Substance Abuse

FDA on Dissolvable Tobacco

A scientific advisory panel for the Food and Drug Administration (FDA) gave its opinion on dissolvable tobacco products, via a report posted online prior to the Friday deadline required by law that gives the FDA the authority to regulate the industry.

The Tobacco Products Scientific Advisory Committee said that while dissolvable tobacco products had lower health risks when compared against smoking cigarettes, it also had the potential to increase the number of people who use tobacco.

These products are reportedly being eyed by tobacco companies as a possible answer to declining cigarette use due to tax hikes, increasing health concerns, smoking bans, and social stigma.

It is among the alternative tobacco products that companies are looking at for future sales growth. These products also include cigars, snuff, and chewing tobacco.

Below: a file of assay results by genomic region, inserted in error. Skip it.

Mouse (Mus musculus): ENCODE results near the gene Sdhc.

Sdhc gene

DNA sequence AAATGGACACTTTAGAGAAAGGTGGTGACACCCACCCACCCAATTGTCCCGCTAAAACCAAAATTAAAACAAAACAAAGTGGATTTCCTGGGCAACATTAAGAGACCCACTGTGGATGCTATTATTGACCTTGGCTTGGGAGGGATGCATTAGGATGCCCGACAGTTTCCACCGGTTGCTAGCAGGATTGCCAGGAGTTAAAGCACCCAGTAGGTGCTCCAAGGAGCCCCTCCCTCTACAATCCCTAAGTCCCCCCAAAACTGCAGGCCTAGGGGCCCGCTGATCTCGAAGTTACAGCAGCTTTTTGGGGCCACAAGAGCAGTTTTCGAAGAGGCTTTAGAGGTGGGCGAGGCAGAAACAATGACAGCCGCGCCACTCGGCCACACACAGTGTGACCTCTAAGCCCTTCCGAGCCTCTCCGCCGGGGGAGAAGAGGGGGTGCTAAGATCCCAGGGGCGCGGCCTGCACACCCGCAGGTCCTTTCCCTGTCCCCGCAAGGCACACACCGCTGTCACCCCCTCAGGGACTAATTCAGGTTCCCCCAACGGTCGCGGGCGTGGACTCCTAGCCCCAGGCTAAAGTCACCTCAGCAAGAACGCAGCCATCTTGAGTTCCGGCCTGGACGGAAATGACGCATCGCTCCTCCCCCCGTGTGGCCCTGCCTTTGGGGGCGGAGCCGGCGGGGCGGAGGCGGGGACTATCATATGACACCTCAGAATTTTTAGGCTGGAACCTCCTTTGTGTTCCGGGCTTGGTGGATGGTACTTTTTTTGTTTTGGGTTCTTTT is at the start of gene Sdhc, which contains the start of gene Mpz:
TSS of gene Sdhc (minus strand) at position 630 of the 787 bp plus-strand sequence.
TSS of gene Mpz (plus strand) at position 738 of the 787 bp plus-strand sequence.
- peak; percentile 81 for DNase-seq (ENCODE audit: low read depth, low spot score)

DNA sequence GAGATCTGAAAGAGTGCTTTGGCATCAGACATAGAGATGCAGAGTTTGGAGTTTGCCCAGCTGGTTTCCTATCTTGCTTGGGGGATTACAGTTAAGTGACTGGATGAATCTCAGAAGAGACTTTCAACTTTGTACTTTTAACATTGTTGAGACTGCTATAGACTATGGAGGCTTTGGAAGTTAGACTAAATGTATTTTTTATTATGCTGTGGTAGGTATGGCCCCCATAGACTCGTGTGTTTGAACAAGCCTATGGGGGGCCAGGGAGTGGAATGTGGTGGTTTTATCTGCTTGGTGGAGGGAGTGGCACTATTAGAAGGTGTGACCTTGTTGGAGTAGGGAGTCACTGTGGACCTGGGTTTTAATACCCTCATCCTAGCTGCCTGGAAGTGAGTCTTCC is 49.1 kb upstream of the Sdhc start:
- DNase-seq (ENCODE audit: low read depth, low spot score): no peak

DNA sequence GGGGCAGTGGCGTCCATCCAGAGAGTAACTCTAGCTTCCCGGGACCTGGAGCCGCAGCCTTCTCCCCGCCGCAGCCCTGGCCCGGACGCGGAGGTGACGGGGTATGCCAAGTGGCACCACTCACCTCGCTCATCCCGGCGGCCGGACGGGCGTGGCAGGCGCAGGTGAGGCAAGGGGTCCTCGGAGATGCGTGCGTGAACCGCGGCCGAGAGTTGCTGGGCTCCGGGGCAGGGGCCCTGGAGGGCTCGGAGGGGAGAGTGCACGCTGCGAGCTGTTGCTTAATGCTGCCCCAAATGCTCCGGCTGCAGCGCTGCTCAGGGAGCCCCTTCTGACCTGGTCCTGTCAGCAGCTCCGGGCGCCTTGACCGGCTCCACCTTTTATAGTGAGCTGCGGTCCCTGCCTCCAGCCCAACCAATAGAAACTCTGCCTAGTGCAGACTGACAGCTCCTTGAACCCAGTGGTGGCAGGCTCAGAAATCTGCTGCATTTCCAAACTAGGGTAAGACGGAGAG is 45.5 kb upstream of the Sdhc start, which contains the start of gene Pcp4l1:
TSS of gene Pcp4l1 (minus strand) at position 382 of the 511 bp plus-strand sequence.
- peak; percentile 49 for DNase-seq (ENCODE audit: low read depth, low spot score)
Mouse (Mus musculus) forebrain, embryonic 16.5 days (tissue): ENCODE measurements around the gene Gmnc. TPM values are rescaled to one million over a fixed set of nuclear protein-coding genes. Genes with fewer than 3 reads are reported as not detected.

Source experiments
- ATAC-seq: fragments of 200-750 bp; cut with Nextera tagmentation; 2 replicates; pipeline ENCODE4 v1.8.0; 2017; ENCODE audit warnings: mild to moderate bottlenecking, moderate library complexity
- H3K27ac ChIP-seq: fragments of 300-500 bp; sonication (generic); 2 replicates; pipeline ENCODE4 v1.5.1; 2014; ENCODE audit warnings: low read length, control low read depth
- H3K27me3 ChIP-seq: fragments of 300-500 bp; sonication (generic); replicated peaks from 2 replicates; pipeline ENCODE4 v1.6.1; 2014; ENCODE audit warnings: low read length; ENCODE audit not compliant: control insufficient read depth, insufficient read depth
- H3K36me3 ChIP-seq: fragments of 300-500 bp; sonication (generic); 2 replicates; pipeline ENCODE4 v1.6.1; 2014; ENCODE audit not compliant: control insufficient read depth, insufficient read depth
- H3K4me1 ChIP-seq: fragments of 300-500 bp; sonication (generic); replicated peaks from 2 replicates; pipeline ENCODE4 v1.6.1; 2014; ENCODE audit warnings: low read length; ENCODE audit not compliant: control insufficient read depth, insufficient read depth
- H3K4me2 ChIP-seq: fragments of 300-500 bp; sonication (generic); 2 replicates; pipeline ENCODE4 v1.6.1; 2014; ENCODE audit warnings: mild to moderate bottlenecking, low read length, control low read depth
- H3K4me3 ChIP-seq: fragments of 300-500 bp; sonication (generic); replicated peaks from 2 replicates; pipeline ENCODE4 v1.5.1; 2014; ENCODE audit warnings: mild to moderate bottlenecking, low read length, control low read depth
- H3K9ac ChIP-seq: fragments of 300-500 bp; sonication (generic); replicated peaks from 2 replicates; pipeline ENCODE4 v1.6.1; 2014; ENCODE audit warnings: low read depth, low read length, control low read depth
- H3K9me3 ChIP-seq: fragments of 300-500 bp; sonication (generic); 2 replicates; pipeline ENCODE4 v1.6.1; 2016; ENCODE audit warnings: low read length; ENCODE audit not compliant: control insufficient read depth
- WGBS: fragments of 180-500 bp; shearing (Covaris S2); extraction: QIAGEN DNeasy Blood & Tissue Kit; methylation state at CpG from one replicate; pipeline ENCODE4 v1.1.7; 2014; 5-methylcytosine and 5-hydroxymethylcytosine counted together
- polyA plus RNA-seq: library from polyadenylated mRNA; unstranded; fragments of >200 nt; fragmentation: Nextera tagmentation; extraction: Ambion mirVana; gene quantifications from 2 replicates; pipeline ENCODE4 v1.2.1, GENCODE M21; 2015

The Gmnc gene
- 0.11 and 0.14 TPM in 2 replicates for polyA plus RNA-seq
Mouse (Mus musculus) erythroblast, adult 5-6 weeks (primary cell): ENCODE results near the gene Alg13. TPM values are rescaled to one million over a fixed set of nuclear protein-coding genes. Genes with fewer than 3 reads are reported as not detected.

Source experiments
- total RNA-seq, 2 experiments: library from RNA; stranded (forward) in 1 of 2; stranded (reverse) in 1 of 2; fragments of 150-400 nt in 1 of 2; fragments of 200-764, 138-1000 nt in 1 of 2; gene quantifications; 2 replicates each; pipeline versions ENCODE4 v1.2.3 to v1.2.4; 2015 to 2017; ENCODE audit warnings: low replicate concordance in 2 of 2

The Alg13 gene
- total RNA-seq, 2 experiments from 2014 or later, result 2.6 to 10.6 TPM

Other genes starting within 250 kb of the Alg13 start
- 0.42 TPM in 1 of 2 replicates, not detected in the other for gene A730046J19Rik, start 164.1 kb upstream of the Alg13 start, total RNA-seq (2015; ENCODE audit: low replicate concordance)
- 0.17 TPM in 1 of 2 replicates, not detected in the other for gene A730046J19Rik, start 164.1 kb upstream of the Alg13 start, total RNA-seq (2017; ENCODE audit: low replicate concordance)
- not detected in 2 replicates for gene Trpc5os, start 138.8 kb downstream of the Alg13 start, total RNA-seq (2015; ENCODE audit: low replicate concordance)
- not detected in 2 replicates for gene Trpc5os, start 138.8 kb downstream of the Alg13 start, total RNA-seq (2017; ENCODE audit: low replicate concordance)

Dissolvable tobacco is described as finely-milled tobacco that is pressed into shapes, like tablets, that dissolve slowly in a user’s mouth. R.J. Reynolds Tobacco Co. is said to be test-marketing dissolvable tablets, strips, and a toothpick shape. These products carry the brands Camel Orbs, Camel Strips, and Camel Sticks, respectively, and are available in mint as well as other flavors. The orbs can last for 15 minutes. The strips, on the other hand, can dissolve in five minutes or less, while the sticks can last for 15 to 20 minutes.

Other products that are being marketed as well by other tobacco companies include wooden sticks coated with finely-milled tobacco under Phillip Morris USA’s Marlboro brand (still in the test-marketing phase), and tobacco lozenges in wintergreen, coffee, and tobacco flavors, from Star Scientific Inc.

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